The bell on the grocer’s shop door tinkled. Mr Oxenham turned to his customers with a smile. ‘Good morning Mrs Miller. Hello Emily.’
‘Good morning, Mr. Oxenham,’ Mrs Miller replied. ‘Say hello to Mr Oxenham, Emily.’
Emily was six, a pretty little girl with soft brown hair. She looked at her feet. ‘Hello Mr Oxenham.’ She quickly lifted her eyes to meet his, then resumed her foot watching.
‘Speak up dear. Mr Oxenham can’t hear when you speak so softly.’
‘That’s alright Mrs Miller.’ Harry reached into the jar of jellybeans, selected three brightly coloured ones and placed them on the counter.
‘Where are your manners Emily? Say thank you,’ her mother prompted.
‘Thank you Mr Oxenham,’ Emily said with a slightly louder voice as she took the sweets.
‘I don’t know what comes over her sometimes. She’s perfectly well-mannered at home,’ her mother said. ‘Take her out and she turns into a mouse.’
Harry ran his eyes down the pencilled list he was given. Taking some brown paper bags from under the counter, he lifted down the tin of tea and the bag of sugar and scooped the tea and sugar into the bags, carefully weighing each one.
Mrs Miller paid for her goods, placed the bags in her basket and said goodbye. Emily smiled shyly at him. ‘Goodbye Mr. Oxenham.’
The next time Mrs Miller and Emily came to the shop, Harry could see something had changed about Emily. ‘I don’t know what’s come over the girl,’ Mrs Miller said. ‘She’s hardly eating; comes into my bed at night because she’s frightened; starts crying for no reason and doesn’t want to go to school.’
Harry said gently, ‘What’s happened Emily? Is someone hurting you?’
Emily buried her face in her mother’s skirt. Harry’s wife came through to the shop from their attached home. ‘I thought I heard your voice Margaret. How’ve you been?’ While they chatted, Harry spoke quietly with Emily.
‘Emily,’ he said gently, ‘if someone is hurting you, you must tell us so we can stop them.’
‘But you’re not allowed to tell on a teacher,’ she said sadly, looking at her feet.
‘You can if he’s being bad Emily. What’s the name of the teacher?’
Emily’s eyes brimmed with tears. Harry said, ‘It’s okay Emily. Maybe I can help you.’
‘It’s Mr Wilson,’ she whispered. ‘He said I was naughty and had to stay after school to learn to speak louder. He said I had to sit on his knee so he could hear me. Then he started playing with my skirt, lifting it up and down. He was laughing, and I was scared.’ A large teardrop plopped from Emily’s eye and she wiped it away. ‘Mrs Abbot came walking down the corridor. Mr Wilson pushed me off his knee and said, “Go home and stop being naughty.” I hurt my bottom when I fell on the floor.’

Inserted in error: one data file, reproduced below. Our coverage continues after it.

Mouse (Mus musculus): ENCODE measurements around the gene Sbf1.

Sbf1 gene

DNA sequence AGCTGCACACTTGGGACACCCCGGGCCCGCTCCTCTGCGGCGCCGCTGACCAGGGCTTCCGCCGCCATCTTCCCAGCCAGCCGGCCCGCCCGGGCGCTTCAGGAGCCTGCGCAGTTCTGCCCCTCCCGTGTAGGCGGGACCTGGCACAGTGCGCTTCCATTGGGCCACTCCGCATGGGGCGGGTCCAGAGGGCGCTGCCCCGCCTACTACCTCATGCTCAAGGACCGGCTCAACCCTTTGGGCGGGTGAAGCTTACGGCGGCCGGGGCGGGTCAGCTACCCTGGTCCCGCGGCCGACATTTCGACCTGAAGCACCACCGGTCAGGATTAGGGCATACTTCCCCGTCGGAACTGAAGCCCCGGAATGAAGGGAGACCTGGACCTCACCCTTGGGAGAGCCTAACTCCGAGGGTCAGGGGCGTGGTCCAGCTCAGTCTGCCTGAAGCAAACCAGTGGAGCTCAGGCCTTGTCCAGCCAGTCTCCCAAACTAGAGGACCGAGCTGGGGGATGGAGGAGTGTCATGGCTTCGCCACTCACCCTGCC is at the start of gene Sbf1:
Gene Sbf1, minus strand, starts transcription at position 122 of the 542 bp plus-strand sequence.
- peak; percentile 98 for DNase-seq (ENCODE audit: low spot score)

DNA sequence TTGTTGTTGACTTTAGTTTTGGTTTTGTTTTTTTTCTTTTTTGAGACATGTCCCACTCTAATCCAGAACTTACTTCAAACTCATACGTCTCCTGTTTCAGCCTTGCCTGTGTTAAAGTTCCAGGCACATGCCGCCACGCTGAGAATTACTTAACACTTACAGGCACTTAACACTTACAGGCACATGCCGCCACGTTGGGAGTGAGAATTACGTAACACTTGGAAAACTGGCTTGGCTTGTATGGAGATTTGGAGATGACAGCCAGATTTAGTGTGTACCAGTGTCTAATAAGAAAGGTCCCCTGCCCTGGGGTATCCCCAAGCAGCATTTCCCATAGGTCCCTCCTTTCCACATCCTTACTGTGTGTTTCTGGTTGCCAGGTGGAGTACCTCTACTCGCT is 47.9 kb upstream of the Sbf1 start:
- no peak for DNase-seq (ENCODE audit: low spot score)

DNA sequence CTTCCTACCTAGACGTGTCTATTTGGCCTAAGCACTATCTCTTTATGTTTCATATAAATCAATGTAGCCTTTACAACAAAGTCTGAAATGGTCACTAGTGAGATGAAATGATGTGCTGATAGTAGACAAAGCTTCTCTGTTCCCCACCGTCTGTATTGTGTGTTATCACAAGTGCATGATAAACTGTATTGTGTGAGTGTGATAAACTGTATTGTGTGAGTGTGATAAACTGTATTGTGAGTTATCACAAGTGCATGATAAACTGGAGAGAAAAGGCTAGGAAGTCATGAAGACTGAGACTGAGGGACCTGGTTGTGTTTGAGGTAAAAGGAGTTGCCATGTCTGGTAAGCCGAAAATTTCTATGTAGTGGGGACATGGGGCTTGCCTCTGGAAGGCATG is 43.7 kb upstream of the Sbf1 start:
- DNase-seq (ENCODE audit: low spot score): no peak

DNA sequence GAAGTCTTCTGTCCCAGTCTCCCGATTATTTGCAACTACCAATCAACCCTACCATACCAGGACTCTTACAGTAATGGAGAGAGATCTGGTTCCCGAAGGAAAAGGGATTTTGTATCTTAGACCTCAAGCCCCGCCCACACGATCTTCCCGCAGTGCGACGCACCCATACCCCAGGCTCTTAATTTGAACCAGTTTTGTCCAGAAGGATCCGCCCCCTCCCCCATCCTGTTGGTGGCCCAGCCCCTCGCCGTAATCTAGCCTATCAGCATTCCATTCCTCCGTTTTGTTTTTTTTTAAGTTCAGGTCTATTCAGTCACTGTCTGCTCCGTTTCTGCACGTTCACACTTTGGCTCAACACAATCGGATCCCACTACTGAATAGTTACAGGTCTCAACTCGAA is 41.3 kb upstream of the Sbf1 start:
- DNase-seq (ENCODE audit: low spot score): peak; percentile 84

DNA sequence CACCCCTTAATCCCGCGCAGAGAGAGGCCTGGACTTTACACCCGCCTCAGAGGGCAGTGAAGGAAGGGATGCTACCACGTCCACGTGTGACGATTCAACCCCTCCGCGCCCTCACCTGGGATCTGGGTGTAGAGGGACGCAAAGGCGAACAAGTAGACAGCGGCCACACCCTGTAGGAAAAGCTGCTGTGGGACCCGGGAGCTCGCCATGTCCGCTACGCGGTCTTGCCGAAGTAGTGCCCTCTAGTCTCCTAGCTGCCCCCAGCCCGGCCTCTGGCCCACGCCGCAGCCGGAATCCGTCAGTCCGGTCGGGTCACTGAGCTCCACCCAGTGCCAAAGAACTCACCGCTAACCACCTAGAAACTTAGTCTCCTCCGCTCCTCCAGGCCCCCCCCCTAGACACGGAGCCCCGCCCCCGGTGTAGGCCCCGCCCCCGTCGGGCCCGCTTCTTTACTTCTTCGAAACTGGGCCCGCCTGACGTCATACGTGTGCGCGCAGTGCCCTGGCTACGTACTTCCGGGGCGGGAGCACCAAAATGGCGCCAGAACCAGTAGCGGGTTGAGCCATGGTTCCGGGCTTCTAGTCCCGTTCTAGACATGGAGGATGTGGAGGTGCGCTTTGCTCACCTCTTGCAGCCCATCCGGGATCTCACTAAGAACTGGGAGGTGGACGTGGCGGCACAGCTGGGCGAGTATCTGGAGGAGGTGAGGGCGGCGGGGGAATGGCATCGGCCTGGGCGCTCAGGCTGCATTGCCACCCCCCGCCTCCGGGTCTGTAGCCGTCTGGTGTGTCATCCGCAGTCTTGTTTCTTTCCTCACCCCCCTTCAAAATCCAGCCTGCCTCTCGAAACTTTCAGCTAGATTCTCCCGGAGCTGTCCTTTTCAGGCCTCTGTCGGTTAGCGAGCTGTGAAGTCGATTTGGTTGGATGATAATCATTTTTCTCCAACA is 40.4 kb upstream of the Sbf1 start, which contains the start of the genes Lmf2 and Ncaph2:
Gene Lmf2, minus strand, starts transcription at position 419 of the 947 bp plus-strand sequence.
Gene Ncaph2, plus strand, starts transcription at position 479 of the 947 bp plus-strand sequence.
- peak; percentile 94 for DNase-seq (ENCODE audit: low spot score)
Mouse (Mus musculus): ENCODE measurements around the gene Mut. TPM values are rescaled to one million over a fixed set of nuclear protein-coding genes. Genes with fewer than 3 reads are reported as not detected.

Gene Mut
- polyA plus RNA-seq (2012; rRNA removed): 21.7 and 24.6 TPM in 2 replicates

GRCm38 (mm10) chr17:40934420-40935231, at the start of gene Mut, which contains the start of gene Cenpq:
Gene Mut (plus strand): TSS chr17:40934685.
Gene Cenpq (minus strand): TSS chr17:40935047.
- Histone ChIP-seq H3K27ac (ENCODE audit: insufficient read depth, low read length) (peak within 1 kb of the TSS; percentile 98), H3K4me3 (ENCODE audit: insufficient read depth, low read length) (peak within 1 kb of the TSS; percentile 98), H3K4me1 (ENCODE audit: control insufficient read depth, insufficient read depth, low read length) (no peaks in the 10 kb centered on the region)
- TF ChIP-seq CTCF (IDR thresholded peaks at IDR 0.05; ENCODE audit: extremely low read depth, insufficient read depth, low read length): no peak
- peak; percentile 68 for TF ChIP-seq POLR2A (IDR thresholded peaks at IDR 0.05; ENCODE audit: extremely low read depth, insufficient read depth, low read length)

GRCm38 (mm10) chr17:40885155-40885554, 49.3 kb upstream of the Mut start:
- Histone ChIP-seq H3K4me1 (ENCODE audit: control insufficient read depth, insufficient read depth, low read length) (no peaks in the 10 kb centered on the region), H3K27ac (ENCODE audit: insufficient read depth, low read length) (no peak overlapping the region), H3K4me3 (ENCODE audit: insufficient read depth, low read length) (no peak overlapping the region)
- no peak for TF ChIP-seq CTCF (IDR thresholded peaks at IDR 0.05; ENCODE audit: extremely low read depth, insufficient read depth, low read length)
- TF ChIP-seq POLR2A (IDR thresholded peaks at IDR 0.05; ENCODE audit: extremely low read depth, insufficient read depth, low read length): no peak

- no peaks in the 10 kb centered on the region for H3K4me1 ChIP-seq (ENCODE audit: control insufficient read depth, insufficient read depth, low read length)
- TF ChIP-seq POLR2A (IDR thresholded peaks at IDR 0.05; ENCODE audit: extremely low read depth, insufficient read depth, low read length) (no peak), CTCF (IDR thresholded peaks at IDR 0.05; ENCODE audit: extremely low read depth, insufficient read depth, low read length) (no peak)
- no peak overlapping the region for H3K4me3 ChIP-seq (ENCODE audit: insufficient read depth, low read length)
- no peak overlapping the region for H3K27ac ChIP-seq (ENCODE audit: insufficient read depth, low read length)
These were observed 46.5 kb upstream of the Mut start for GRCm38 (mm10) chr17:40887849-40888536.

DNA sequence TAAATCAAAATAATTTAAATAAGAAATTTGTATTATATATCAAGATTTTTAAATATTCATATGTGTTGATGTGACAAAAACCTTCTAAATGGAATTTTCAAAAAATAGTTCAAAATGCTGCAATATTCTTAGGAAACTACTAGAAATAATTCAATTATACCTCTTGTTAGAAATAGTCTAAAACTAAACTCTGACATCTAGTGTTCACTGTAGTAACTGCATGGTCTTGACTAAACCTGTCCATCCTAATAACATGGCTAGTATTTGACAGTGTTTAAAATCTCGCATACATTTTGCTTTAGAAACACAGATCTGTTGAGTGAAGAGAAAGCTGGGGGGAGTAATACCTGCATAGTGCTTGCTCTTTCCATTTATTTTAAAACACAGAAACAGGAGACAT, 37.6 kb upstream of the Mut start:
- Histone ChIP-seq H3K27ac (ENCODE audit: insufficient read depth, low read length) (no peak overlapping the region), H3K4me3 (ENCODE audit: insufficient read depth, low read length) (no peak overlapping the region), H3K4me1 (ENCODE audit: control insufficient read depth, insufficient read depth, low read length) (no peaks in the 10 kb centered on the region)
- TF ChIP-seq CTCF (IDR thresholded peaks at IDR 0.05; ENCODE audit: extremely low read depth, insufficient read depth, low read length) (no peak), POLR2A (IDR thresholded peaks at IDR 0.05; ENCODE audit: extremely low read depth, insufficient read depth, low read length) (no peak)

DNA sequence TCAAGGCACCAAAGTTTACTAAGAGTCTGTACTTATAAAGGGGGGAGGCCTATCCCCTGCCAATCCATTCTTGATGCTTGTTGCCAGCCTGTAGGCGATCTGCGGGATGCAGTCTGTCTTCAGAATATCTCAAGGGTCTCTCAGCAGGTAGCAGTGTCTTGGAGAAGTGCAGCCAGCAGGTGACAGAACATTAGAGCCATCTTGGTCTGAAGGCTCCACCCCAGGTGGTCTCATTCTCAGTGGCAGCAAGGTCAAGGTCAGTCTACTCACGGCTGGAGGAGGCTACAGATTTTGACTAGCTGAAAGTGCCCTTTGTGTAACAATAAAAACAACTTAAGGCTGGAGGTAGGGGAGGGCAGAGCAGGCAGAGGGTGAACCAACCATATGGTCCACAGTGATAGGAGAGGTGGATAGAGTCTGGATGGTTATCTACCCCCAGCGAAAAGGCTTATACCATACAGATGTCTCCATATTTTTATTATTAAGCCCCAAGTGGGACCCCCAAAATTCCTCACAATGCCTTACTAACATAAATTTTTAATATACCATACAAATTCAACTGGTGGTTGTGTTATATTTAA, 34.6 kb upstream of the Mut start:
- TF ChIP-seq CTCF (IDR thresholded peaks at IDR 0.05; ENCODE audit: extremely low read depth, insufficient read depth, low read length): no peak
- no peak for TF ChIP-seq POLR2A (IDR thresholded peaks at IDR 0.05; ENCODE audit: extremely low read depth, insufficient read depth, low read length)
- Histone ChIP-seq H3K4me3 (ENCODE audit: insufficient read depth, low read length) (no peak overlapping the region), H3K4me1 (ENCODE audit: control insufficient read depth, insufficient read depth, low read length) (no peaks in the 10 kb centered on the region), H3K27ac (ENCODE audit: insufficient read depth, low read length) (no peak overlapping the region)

She was crying now and Harry gave her his handkerchief. ‘I wasn’t being naughty Mr Oxenham.’
‘It’s alright Emily. I’ll take care of it for you.’
Harry rarely went to the pub, but he thought he’d have a pint today. He’d seen Ern Wilson there a couple of times. Ern had transferred from some big private school near the city midyear. He was sitting at the bar alone, so Harry sat next to him.
‘A pint please,’ he said to the barman. ‘Hello Ern. Haven’t seen you for a while. How’ve you been?’ Harry picked up some useful information from their chat.
Harry and Betty always had tea at six o’clock to listen to the news. He locked the shop doors at five o’clock every day, counted the money in the till and got it ready for Betty to bank in the morning.
The following night, he rushed through his work and didn’t change his shirt. ‘I’ve got a couple of deliveries out of town,’ he said.
‘But dinner’ll be ready soon,’ Betty argued.
‘I won’t be long love,’ he called over his shoulder as he left. Harry placed a bag of things in the back of the truck and drove quietly through town, turning off at the ‘Shell Beach’ sign. He saw Ern’s push-bike leaning on the fence and parked the truck under some trees a short distance away.
He took a closed screw-top jar from the bag in the truck and walked back to Ern’s bike, where he removed his shoes and socks. Leaving them by the bike, he stepped onto the sand. Ern was standing at the water’s edge with his back to him, and was startled by Harry’s voice.
‘Hi Ern. I’ve brought something for you to look at.’ Harry casually approached, holding the jar. Taking the lid off, he removed a piece of coloured cloth. Putting the jar down, he held the cloth out to Ern. As he leaned forward, Harry grabbed the back of Ern’s head and shoved the chloroformed cloth over his nose and mouth. Ern struggled a bit, but Harry wouldn’t let go.
Ern sagged to the sand unconscious. Harry took off his own trousers, grasped Ern’s wrists and dragged him face-down into the water, waiting for a few minutes to be sure the job was done. Letting go of the body, he picked up the jar, and threw it and the cloth as far as he could into the ocean. Tonight’s high tide would wash away any evidence on the beach.
Drying himself on Ern’s towel, he picked up his belongings and walked back to his truck where he brushed the sand off his feet. Shaking his clothes, he put them on and climbed into the truck. He headed quietly back to the little town.
‘Everything alright?’ Betty asked.
‘Yes, everything’s fine love.’
The next morning, the town was buzzing. It seems the new schoolteacher had drowned while swimming the previous night.
When Emily next came to the shop, she looked happy again.
‘Everything alright Emily?’ Harry asked.
‘Yes, thank you Mr Oxenham,’ she replied quietly, glancing at the jellybean jar.